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After violence at a pop-up party on Sunday left 9 injured, Champaign considers how to prevent future violence

Urbana High School student Serenity Dodge (left) would like to see more security cameras and afterschool programs.

CHAMPAIGN — Neighbors and social workers gathered at the Douglass Annex Thursday to discuss violence at parties that pop up after bars close.

Some wanted curfews and security cameras. Middle school teacher Rhonda Harris suggested the city host its own safe version with police and chaperones.

“We can have a controlled area, like a parking lot, where all the food trucks gather from 2:00 to 3:30 in the morning, and we feed everybody before we send them home,” Harris said.

Harris has seen larger cities do something similar.

The city of Champaign hosted the event as part of its gun violence reduction blueprint. Those in the city’s Equity and Engagement Department have hosted about eight such events since July 2022. Each takes place after a major incident of gun violence has occurred, in the neighborhood where it happened.

Serenity Dodge is a 17-year-old at Urbana High School. She wants to see more security cameras, as well as more access to programs like those at the Don Moyer Boys and Girls Club.

Dodge says she is still processing Sunday’s violence. Two of her friends and acquaintances have been shot in previous acts of violence, and she feels numb, she said.

“I’m still feeling nothing. I can’t feel anything because it’s very traumatizing. It hurts,” she said.

According to Champaign Deputy Police Chief of Operations Kevin Olmstead, a total of nine people were hurt at a pop-up party near Douglass Park on Sunday. Four were hit by gunshots, including a 17-year-old who was hit in the head. Others were injured in car crashes as those at the party tried to flee.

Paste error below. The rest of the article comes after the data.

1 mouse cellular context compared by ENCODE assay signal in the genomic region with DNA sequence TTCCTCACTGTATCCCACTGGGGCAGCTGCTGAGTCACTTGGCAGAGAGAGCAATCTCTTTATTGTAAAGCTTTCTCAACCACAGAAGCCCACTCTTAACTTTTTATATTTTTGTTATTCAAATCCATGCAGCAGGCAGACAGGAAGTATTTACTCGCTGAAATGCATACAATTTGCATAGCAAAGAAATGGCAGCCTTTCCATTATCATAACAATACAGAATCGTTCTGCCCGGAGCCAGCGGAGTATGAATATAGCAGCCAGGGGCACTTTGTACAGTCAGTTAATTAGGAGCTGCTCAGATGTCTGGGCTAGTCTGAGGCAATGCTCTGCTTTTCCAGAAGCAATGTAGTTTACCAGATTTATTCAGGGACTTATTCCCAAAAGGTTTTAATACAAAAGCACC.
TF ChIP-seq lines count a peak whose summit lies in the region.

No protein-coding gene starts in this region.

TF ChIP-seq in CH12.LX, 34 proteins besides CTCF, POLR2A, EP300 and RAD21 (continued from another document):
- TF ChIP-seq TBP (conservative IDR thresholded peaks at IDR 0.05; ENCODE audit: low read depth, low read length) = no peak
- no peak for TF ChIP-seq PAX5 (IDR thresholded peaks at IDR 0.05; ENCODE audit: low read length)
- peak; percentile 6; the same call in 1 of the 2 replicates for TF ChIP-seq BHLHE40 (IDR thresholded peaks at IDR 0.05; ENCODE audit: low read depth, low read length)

Two others were injured near South Neil Street the same evening in a separate argument.

Despite these recent incidents, Champaign Police say gun violence in the city is down 70 percent compared to this time last year — from 54 victims last year to 11 victims this year.

Those involved in the city’s violence reduction blueprint say these numbers show the plan is working. 

Emily Hays is a reporter for Illinois Public Media. Follow her on Twitter @amihatt.

Picture of Emily Hays

Emily Hays

Emily Hays started at WILL in October 2021 after three-plus years in local newsrooms in Virginia and Connecticut. She has won state awards for her housing coverage at Charlottesville Tomorrow and her education reporting at the New Haven Independent. Emily graduated from Yale University where she majored in History and South Asian Studies.

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